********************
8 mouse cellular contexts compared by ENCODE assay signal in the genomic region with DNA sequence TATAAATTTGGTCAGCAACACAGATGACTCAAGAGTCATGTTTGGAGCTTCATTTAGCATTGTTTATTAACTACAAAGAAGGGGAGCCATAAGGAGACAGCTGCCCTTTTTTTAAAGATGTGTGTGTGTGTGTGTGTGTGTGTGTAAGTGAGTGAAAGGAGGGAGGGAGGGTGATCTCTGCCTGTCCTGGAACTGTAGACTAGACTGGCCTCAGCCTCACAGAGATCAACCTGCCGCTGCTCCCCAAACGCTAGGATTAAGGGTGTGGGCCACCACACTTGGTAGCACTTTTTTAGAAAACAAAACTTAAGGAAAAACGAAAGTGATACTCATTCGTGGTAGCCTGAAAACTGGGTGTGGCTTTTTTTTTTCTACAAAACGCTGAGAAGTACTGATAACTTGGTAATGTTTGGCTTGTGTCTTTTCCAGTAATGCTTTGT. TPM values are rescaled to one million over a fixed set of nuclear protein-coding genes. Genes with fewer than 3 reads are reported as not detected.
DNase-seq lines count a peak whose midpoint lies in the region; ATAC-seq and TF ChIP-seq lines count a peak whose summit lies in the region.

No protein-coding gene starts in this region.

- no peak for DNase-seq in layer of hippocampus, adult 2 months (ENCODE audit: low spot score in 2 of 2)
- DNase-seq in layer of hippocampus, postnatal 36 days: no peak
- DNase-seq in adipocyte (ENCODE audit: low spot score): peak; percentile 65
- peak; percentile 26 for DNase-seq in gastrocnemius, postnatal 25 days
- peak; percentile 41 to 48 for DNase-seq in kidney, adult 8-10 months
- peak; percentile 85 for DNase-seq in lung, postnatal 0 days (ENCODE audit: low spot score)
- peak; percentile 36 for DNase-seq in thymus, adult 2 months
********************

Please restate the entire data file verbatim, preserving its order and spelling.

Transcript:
8 mouse cellular contexts compared by ENCODE assay signal in the genomic region with DNA sequence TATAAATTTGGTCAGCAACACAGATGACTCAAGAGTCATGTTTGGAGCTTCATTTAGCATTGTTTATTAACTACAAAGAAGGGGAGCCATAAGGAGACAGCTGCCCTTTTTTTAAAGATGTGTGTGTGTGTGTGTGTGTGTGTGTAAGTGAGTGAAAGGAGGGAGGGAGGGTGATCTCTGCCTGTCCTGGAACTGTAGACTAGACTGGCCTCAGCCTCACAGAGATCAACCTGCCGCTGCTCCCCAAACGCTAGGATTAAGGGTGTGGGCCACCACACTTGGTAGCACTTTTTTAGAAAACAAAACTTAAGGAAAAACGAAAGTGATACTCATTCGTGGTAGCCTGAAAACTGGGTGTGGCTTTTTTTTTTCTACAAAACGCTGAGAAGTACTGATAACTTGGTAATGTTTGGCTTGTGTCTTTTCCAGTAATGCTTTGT. TPM values are rescaled to one million over a fixed set of nuclear protein-coding genes. Genes with fewer than 3 reads are reported as not detected.
DNase-seq lines count a peak whose midpoint lies in the region; ATAC-seq and TF ChIP-seq lines count a peak whose summit lies in the region.

No protein-coding gene starts in this region.

- no peak for DNase-seq in layer of hippocampus, adult 2 months (ENCODE audit: low spot score in 2 of 2)
- DNase-seq in layer of hippocampus, postnatal 36 days: no peak
- DNase-seq in adipocyte (ENCODE audit: low spot score): peak; percentile 65
- peak; percentile 26 for DNase-seq in gastrocnemius, postnatal 25 days
- peak; percentile 41 to 48 for DNase-seq in kidney, adult 8-10 months
- peak; percentile 85 for DNase-seq in lung, postnatal 0 days (ENCODE audit: low spot score)
- peak; percentile 36 for DNase-seq in thymus, adult 2 months